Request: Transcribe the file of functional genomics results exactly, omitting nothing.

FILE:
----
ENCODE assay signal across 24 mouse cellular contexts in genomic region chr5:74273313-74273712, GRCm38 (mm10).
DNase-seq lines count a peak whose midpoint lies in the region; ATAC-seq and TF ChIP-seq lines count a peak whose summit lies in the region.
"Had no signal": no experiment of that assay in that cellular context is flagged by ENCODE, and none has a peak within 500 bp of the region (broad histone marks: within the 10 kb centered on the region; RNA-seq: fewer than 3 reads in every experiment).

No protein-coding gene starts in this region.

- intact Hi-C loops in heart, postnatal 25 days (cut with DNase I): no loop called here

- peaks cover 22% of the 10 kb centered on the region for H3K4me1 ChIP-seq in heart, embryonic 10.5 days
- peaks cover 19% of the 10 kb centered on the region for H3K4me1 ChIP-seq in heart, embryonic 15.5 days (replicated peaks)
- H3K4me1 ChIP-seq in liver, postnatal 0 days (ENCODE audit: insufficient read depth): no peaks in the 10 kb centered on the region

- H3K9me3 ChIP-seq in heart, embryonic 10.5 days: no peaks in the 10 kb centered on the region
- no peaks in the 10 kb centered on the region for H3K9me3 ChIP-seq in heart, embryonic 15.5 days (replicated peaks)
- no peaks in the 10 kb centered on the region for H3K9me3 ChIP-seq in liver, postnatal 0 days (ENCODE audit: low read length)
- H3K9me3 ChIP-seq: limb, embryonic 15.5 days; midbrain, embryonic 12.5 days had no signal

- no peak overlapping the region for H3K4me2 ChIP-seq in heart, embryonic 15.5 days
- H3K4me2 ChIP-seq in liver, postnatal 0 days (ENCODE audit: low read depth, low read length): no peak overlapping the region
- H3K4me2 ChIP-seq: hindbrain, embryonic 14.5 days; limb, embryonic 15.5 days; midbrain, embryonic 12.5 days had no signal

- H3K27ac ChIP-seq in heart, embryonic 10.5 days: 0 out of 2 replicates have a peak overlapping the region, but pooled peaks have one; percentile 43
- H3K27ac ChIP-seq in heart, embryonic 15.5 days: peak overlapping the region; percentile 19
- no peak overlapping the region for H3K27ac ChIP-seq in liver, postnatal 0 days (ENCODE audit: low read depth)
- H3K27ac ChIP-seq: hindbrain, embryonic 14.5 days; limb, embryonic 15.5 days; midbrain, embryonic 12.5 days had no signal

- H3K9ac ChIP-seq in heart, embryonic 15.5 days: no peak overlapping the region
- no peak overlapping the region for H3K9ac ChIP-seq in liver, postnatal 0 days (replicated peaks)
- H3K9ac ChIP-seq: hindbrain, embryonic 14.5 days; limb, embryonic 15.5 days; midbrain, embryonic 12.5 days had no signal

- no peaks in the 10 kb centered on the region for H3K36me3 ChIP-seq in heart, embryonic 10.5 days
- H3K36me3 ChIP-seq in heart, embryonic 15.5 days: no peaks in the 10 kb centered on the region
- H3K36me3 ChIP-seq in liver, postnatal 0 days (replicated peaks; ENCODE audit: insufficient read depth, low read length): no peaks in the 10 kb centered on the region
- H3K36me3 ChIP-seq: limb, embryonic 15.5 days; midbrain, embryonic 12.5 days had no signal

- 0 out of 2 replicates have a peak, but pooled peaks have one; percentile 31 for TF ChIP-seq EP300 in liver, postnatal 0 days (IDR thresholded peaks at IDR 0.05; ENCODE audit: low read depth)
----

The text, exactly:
ENCODE assay signal across 24 mouse cellular contexts in genomic region chr5:74273313-74273712, GRCm38 (mm10).
DNase-seq lines count a peak whose midpoint lies in the region; ATAC-seq and TF ChIP-seq lines count a peak whose summit lies in the region.
"Had no signal": no experiment of that assay in that cellular context is flagged by ENCODE, and none has a peak within 500 bp of the region (broad histone marks: within the 10 kb centered on the region; RNA-seq: fewer than 3 reads in every experiment).

No protein-coding gene starts in this region.

- intact Hi-C loops in heart, postnatal 25 days (cut with DNase I): no loop called here

- peaks cover 22% of the 10 kb centered on the region for H3K4me1 ChIP-seq in heart, embryonic 10.5 days
- peaks cover 19% of the 10 kb centered on the region for H3K4me1 ChIP-seq in heart, embryonic 15.5 days (replicated peaks)
- H3K4me1 ChIP-seq in liver, postnatal 0 days (ENCODE audit: insufficient read depth): no peaks in the 10 kb centered on the region

- H3K9me3 ChIP-seq in heart, embryonic 10.5 days: no peaks in the 10 kb centered on the region
- no peaks in the 10 kb centered on the region for H3K9me3 ChIP-seq in heart, embryonic 15.5 days (replicated peaks)
- no peaks in the 10 kb centered on the region for H3K9me3 ChIP-seq in liver, postnatal 0 days (ENCODE audit: low read length)
- H3K9me3 ChIP-seq: limb, embryonic 15.5 days; midbrain, embryonic 12.5 days had no signal

- no peak overlapping the region for H3K4me2 ChIP-seq in heart, embryonic 15.5 days
- H3K4me2 ChIP-seq in liver, postnatal 0 days (ENCODE audit: low read depth, low read length): no peak overlapping the region
- H3K4me2 ChIP-seq: hindbrain, embryonic 14.5 days; limb, embryonic 15.5 days; midbrain, embryonic 12.5 days had no signal

- H3K27ac ChIP-seq in heart, embryonic 10.5 days: 0 out of 2 replicates have a peak overlapping the region, but pooled peaks have one; percentile 43
- H3K27ac ChIP-seq in heart, embryonic 15.5 days: peak overlapping the region; percentile 19
- no peak overlapping the region for H3K27ac ChIP-seq in liver, postnatal 0 days (ENCODE audit: low read depth)
- H3K27ac ChIP-seq: hindbrain, embryonic 14.5 days; limb, embryonic 15.5 days; midbrain, embryonic 12.5 days had no signal

- H3K9ac ChIP-seq in heart, embryonic 15.5 days: no peak overlapping the region
- no peak overlapping the region for H3K9ac ChIP-seq in liver, postnatal 0 days (replicated peaks)
- H3K9ac ChIP-seq: hindbrain, embryonic 14.5 days; limb, embryonic 15.5 days; midbrain, embryonic 12.5 days had no signal

- no peaks in the 10 kb centered on the region for H3K36me3 ChIP-seq in heart, embryonic 10.5 days
- H3K36me3 ChIP-seq in heart, embryonic 15.5 days: no peaks in the 10 kb centered on the region
- H3K36me3 ChIP-seq in liver, postnatal 0 days (replicated peaks; ENCODE audit: insufficient read depth, low read length): no peaks in the 10 kb centered on the region
- H3K36me3 ChIP-seq: limb, embryonic 15.5 days; midbrain, embryonic 12.5 days had no signal

- 0 out of 2 replicates have a peak, but pooled peaks have one; percentile 31 for TF ChIP-seq EP300 in liver, postnatal 0 days (IDR thresholded peaks at IDR 0.05; ENCODE audit: low read depth)